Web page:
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Google Adds Comments To Google News

Starting this week, the search engine is experimenting with a mechanism to allow newsmakers to publish their comments to prevent from being misquoted.

Somewhere right now Jason Calcanis is laughing, or if he isn't, he should be.

Back in April, Calcanis, a blogger and entrepreneur known for co-founding Weblogs, Inc., famously (at least among obsessive watchers of the blogosphere) declined to be interviewed over the phone by Wired contributing editor Fred Vogelstein for fear of being misquoted.

Calcanis proposed an interview conducted via e-mail, so he'd have a record of his words. "Frankly, you need to adapt," Calcanis said in an e-mail exchange with Vogelstein. "Journalists have misquoted people for so long..."

It seems Google has been thinking along the same lines. Starting this week, Google News will post comments from people named in the articles it features.

"We'll be trying out a mechanism for publishing comments from a special subset of readers: those people or organizations who were actual participants in the story in question," explain Google News programmers Dan Meredith and Andy Golding in a blog post. "Our long-term vision is that any participant will be able to send in their comments, and we'll show them next to the articles about the story. Comments will be published in full, without any edits, but marked as 'comments' so readers know it's the individual's perspective, rather than part of a journalist's report."

Google's stated reason for doing this is "to make the full spectrum of views and information on a story available to everyone," as the company states on its Web site. Yet nothing is gained if the subject of a story chimes in with something affirmative like, "Yes, that's what I said."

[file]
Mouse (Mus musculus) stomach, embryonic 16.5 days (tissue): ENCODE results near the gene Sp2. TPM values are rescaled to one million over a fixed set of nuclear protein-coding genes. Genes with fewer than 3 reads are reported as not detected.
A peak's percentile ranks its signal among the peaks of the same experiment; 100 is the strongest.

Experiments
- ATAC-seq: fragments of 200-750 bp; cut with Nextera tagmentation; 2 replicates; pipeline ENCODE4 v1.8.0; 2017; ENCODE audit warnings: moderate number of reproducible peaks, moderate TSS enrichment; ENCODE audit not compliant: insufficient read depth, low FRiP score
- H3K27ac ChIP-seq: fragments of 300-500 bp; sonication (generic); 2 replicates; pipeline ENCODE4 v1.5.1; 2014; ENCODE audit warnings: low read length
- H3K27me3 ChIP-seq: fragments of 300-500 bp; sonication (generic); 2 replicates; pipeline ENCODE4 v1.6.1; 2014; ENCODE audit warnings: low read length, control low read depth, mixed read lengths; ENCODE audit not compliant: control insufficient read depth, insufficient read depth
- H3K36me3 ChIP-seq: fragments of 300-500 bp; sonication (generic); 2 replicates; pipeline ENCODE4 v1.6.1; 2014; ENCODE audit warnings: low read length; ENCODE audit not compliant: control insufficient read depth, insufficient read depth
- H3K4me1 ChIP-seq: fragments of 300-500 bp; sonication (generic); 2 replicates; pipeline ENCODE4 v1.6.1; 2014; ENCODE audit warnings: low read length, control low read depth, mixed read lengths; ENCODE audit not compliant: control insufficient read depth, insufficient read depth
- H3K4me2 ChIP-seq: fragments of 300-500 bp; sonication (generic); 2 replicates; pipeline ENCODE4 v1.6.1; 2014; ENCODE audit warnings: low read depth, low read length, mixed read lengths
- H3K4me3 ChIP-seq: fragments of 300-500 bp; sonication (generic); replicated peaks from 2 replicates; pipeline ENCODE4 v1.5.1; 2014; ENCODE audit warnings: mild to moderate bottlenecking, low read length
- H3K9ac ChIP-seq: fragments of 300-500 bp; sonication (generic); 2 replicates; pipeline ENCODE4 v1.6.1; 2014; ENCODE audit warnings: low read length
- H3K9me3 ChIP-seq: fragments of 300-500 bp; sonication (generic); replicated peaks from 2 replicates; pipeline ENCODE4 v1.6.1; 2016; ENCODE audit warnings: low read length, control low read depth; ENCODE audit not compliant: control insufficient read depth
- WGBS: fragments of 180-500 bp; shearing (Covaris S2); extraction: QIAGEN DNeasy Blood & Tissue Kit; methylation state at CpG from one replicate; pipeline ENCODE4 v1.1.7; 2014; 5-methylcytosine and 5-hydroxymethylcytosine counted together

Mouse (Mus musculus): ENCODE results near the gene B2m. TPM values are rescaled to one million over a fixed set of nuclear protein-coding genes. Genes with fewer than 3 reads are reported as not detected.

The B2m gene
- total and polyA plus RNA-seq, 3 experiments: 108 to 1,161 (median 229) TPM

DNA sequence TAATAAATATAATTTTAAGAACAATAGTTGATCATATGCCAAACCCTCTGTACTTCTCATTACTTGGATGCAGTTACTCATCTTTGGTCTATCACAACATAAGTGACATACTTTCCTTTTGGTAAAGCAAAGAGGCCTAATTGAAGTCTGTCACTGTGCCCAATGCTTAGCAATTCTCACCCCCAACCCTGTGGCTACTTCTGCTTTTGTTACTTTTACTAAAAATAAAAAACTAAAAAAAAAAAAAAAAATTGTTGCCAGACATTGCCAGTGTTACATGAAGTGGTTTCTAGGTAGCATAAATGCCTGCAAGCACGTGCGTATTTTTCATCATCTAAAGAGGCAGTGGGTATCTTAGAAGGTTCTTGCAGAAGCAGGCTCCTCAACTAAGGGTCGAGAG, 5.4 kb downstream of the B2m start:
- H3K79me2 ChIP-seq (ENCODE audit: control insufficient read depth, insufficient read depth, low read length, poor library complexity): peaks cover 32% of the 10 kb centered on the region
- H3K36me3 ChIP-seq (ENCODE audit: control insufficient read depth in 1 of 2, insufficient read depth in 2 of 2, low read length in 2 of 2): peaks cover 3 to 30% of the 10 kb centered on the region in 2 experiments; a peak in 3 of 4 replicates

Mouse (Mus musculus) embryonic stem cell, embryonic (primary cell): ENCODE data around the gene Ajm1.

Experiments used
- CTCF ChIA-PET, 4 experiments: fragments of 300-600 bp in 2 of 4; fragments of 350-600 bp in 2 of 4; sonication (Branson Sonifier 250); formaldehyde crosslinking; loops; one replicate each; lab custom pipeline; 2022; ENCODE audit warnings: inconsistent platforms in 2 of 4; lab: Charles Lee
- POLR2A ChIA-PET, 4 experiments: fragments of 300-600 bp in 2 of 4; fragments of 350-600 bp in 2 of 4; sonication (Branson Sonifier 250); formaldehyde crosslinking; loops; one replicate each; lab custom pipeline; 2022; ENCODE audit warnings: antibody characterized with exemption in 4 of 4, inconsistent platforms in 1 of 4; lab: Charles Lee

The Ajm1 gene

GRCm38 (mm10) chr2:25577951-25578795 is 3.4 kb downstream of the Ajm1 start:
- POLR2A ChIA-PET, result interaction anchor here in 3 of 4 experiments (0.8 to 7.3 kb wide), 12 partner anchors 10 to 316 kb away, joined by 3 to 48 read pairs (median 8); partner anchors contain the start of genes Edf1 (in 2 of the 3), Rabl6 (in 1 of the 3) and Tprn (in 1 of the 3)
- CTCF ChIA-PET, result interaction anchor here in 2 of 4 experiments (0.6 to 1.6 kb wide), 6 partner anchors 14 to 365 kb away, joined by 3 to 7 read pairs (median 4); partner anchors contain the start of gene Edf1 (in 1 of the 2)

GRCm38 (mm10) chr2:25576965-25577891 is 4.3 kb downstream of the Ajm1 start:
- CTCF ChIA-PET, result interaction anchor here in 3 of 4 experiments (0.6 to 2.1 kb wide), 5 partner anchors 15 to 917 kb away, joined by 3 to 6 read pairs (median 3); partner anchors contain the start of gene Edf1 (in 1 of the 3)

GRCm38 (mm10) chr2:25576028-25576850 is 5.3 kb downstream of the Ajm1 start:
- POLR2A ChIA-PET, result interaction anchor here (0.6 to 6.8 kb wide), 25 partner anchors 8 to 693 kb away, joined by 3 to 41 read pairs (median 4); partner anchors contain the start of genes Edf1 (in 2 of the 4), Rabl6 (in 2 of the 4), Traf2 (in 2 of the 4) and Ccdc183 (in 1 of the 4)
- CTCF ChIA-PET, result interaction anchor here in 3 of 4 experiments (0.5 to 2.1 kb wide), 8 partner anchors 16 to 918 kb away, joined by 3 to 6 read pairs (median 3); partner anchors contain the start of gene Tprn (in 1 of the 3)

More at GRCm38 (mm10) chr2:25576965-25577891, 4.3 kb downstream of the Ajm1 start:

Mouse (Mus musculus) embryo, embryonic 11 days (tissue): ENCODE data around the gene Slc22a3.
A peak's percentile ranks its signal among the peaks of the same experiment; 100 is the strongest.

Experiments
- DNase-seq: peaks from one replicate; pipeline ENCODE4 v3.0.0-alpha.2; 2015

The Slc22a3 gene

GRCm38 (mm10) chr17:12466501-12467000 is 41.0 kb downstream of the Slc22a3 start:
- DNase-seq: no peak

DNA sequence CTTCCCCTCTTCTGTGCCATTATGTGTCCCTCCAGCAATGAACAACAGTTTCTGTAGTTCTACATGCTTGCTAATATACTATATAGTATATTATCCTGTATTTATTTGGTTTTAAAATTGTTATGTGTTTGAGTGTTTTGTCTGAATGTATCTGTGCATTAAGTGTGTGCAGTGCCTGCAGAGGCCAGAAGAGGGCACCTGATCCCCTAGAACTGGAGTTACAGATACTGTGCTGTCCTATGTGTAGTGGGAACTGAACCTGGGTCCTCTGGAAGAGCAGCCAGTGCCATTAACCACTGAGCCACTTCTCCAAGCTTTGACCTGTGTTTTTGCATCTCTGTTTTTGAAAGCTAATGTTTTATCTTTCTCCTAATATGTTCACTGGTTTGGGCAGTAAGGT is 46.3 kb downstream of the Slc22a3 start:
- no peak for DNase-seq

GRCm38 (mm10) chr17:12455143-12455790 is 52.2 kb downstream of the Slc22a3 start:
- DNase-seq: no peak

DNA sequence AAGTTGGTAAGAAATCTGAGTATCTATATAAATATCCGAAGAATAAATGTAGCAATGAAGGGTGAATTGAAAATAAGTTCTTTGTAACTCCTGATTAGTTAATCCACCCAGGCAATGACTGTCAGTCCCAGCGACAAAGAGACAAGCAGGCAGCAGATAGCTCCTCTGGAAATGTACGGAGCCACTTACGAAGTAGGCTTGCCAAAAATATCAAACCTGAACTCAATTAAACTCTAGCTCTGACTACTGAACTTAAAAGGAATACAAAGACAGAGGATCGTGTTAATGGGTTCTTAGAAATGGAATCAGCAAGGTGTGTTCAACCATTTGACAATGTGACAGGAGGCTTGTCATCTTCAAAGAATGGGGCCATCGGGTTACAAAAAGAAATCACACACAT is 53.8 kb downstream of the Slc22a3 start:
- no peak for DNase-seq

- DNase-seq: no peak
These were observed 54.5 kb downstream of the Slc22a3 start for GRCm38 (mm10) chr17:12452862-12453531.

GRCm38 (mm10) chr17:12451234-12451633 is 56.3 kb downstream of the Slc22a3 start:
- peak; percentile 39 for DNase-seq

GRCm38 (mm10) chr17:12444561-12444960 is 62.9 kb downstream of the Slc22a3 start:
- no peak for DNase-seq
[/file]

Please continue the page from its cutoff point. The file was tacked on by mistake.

It's also hard to imagine how comments will enhance press releases, which are also included in Google News, given that those quoted in press releases are invariably supportive of the product, event or service mentioned.

But the ability to add comments to Google News stories could prove very useful for the sort of situation contemplated by Calcanis: journalists who misquote or misrepresent.

Aggrieved newsmakers can now protest shoddy or malicious reporting at the source, if Google News can be called that, rather than on some unknown blog.

Like the misquoted, Google stands to benefit too. Beyond the community-building value of unique user-generated content, Google gains a metric to measure news quality.

One way Google could make use of this data would be to punish online news publications that generate a significant number of complaints with a lower likelihood of prominent story placement on Google News.

There's one hitch, however. The addition of comments beside Google News links may add weight to claims that Google News violates publishers' copyrights. Though Google doesn't run ads in Google News, its use of aggregated links and associated comments to draw visitors may prompt news organizations to complain even louder about Google's flirtation with their words and pictures.

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